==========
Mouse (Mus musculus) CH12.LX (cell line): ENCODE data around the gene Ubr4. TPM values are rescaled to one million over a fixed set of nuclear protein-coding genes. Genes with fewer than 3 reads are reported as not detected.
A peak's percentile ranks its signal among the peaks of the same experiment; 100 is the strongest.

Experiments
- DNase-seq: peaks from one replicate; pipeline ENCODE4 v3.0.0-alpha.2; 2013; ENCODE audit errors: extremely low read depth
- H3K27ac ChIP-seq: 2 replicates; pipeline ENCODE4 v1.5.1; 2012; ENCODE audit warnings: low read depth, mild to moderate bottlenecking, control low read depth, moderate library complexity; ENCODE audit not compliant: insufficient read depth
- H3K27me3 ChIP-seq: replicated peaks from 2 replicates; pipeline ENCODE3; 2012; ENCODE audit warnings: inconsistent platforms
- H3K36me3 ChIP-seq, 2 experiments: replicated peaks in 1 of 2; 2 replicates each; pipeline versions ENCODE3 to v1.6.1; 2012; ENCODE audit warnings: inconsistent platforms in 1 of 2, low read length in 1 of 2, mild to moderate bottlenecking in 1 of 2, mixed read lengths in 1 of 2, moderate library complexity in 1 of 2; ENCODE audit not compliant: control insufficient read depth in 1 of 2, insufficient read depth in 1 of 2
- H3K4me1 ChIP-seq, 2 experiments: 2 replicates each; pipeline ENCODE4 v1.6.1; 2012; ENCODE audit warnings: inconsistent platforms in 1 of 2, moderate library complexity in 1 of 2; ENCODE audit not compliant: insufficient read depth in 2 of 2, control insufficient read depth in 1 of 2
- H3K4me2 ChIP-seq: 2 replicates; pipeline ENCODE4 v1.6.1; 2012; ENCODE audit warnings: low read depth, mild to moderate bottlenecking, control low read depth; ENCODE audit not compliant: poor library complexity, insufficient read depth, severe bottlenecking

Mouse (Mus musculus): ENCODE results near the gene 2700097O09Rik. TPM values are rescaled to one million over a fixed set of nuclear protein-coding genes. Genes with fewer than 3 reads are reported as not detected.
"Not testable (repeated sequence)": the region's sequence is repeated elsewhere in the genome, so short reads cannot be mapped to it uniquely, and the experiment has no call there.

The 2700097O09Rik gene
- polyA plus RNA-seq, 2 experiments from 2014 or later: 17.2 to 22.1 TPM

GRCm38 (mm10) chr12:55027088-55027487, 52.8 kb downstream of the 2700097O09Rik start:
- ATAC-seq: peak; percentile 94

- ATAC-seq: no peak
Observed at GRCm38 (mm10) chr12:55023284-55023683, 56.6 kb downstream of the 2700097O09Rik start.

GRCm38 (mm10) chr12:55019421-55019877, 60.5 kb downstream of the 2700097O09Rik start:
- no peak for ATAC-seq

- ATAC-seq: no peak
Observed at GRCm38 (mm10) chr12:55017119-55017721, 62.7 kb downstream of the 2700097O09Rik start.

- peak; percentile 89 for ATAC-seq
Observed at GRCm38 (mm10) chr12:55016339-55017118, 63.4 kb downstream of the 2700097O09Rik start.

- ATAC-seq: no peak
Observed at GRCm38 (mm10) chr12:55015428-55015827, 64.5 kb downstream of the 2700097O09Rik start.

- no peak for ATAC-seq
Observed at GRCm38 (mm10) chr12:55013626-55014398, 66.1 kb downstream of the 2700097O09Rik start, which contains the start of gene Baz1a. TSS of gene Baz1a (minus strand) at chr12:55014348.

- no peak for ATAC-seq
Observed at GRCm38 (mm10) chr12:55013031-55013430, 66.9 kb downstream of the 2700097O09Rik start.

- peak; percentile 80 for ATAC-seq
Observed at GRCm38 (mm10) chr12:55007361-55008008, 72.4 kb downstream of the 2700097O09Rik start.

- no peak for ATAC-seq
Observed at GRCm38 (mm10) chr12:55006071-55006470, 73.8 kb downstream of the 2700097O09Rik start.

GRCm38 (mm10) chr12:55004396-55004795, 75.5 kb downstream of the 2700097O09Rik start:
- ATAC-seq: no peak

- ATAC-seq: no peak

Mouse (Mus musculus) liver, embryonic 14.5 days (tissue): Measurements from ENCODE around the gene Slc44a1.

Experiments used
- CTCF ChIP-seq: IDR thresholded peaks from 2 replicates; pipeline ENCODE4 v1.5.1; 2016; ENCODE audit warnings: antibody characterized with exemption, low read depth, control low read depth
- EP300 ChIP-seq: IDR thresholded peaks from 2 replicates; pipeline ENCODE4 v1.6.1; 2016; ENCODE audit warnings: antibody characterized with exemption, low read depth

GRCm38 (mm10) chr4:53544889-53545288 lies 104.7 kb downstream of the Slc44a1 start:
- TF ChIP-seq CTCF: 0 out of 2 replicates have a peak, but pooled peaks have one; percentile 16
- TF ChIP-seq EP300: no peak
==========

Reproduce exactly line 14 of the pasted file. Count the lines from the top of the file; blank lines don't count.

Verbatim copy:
GRCm38 (mm10) chr12:55027088-55027487, 52.8 kb downstream of the 2700097O09Rik start: